Property Division: Property can come in the form of businesses, trust funds, stocks, 401Ks, real estate or even retirement packages. Texas courts differentiate between community property, which is owned by both spouses, and separate property, which is owned by one or the other. Community property is divided in a “just and right” manner, but “just and right” doesn’t always mean equal. Many factors are considered when making this determination. These include fault (if one party is at fault), how the property was acquired, the age and earning power of the spouses, the nature of the property, and many others.
Similar factors are taken into account when determining what is the separate property of a party, and what both of these categories are worth. Obviously, this process can be time-consuming and its complicated nature demands a special expertise and financial acumen.
Visitation & Access: Once conservatorship and primary custody over a child have been decided, the next step is to determine visitation and access rights for each parent. The Texas Family Code lays out a standard possession order detailing when both parents will have possession of a child. However, this schedule is presumed and can be amended depending on specific circumstances, as well as the needs and best interests of the child. Keep in mind that, before children reach the age of three, a standard possession order is not presumed. Rather, the court will tailor a visitation schedule unique to the child’s needs based on specific criteria laid out in the Texas Family Code.
Pick the Right Attorney for the Job.
Unfortunately, many marriages end in divorce and given the complexity of litigation involving children and property, it is common to seek sound legal advice. The goal is to find the attorney best equipped to help. A criminal defense attorney may not be the best choice to handle a divorce. A divorce attorney may not be best to handle your criminal law issues. Just as you seek a medical specialist for serious healthcare issues, you should turn to an attorney who specializes in Family Law. One way to determine if the attorney has the experience necessary to handle your case is to determine if the attorney is Board Certified. Board certification is a years-long process that requires an attorney to participate in continuing education courses, be involved in a whole host of family law specific issues, such as marriage, divorce, child custody, and adoption, and pass a comprehensive, daylong, specialty area examination. It’s something that only the most experienced and seasoned attorneys are able to achieve.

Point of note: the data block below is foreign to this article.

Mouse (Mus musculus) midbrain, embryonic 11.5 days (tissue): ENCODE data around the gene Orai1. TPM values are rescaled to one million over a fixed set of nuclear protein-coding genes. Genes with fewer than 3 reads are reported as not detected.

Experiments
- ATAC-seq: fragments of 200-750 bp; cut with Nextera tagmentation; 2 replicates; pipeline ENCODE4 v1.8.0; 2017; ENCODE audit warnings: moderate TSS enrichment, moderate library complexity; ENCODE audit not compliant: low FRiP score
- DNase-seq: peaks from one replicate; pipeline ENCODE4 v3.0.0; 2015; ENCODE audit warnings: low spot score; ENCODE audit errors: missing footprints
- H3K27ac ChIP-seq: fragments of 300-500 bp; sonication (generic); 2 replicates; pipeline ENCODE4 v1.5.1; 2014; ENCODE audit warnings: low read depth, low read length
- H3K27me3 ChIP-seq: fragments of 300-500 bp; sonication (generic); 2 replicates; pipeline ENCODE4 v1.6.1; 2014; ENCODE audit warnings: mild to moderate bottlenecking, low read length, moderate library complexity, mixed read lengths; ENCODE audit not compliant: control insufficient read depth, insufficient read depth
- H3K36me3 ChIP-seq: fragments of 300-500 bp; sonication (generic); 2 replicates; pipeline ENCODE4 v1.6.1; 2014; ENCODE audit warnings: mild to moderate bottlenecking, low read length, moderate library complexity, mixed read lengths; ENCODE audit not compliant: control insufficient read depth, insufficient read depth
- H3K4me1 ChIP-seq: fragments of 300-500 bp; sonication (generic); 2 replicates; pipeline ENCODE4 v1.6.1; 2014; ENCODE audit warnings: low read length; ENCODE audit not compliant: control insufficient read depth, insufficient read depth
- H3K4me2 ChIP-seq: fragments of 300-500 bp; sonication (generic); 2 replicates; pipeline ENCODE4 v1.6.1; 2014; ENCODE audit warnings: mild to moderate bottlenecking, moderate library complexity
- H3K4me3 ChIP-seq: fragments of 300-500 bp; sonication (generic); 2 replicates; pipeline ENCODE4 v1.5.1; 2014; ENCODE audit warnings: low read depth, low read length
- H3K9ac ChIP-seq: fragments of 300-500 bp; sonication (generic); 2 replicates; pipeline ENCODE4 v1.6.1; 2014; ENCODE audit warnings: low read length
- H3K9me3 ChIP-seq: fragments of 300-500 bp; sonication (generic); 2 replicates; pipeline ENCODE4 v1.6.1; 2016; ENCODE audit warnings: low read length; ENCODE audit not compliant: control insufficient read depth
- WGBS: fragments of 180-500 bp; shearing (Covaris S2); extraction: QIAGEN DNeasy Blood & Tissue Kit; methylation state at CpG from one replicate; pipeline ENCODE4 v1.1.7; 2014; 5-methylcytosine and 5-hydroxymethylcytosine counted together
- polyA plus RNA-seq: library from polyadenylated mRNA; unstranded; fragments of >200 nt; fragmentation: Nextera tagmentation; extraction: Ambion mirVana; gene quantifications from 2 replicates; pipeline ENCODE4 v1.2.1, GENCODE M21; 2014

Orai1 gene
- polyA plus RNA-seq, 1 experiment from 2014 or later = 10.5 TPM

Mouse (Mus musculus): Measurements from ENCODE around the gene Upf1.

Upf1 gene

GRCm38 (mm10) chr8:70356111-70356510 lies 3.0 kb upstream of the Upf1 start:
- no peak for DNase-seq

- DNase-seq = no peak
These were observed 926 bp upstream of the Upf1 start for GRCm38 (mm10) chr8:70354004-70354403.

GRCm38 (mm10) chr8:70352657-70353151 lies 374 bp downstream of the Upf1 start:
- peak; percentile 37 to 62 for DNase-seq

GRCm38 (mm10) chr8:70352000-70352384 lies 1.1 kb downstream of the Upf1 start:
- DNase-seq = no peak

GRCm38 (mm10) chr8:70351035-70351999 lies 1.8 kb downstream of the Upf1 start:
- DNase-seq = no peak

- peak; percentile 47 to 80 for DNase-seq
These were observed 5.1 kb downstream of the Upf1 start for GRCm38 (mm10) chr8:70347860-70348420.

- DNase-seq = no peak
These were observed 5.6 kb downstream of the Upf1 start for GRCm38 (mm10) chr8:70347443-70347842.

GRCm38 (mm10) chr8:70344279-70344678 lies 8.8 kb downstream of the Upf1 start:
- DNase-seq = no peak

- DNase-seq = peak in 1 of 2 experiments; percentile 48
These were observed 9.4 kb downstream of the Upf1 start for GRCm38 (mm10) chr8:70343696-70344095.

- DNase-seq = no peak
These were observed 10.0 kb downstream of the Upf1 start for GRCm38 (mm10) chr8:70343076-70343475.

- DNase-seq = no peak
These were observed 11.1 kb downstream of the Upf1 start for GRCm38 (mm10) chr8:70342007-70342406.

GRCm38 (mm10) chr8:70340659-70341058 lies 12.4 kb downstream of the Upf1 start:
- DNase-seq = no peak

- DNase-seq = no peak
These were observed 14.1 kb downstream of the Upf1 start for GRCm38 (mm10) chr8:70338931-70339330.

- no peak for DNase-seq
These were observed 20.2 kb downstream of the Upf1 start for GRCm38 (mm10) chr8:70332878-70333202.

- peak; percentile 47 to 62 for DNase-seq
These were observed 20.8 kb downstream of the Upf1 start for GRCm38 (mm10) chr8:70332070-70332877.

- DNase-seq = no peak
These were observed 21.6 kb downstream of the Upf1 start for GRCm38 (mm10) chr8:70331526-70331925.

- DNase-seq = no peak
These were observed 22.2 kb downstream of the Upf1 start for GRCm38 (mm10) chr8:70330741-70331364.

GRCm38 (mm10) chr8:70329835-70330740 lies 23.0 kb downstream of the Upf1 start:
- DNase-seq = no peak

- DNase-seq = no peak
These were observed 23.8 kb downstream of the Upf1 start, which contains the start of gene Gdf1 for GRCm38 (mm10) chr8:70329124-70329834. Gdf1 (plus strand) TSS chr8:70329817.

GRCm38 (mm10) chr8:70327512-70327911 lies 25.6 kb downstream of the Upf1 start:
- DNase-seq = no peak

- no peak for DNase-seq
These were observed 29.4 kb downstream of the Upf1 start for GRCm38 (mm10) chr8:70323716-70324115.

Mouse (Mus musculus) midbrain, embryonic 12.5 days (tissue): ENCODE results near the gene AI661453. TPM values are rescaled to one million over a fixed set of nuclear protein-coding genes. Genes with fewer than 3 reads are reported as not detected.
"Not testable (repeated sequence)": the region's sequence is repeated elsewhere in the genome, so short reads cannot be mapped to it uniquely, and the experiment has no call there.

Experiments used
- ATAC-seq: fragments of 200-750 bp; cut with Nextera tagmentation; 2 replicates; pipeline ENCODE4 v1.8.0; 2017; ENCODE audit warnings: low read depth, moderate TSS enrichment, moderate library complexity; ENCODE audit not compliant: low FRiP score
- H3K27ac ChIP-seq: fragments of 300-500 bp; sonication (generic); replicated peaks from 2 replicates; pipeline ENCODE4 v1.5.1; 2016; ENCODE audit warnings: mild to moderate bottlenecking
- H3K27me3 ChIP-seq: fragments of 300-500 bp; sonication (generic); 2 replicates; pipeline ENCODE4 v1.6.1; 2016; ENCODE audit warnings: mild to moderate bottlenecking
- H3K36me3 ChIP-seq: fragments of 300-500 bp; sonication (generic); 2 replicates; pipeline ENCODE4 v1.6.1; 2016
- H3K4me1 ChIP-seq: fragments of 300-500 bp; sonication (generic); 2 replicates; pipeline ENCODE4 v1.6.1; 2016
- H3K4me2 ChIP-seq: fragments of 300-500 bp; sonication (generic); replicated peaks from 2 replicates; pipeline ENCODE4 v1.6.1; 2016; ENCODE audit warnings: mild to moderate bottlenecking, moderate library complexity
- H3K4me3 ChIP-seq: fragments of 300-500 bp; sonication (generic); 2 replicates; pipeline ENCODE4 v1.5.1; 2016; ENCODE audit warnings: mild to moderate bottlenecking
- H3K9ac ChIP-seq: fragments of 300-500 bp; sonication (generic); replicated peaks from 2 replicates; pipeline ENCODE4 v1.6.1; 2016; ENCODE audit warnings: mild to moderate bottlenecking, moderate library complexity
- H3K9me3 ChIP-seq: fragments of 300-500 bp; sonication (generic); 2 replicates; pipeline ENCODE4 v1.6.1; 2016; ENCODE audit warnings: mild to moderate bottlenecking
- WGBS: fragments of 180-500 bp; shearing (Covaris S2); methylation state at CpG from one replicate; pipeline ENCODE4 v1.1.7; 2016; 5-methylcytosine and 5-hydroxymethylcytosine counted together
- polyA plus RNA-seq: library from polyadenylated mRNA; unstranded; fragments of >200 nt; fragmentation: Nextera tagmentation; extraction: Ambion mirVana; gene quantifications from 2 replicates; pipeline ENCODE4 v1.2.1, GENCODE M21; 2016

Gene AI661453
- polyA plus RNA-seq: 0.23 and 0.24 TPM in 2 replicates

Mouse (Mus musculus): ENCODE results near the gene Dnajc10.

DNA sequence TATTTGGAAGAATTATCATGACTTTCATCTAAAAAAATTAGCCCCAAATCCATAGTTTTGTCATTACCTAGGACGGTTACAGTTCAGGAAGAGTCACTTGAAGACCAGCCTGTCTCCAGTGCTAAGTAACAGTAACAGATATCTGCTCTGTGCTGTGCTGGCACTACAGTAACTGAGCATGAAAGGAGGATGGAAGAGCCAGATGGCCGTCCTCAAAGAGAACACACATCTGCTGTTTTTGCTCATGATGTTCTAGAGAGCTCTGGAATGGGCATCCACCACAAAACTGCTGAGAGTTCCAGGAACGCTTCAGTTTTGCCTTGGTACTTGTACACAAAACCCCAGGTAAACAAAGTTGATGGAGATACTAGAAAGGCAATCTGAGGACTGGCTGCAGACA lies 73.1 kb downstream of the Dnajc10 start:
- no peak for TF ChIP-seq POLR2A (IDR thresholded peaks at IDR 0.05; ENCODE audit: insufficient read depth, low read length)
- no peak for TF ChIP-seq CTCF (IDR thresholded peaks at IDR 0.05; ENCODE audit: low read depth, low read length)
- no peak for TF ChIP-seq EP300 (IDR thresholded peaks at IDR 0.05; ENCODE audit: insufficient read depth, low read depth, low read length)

Additionally, it is always a good idea to take the time to get to know the attorneys who will be representing you. A good relationship outside the courtroom will make it easier for them to fight for you inside the courtroom.
About Keith Becker.
For 25 years, Keith has focused his practice on family law. He was board certified in family law in 1998. He has vast experience both litigating and mediating custody matters, marital agreements, visitation rights, property division and a host of other complex issues.
Keith practices in the following counties: Dallas, Collin, Denton, Tarrant, Grayson, Rockwall, Kaufman and Ellis.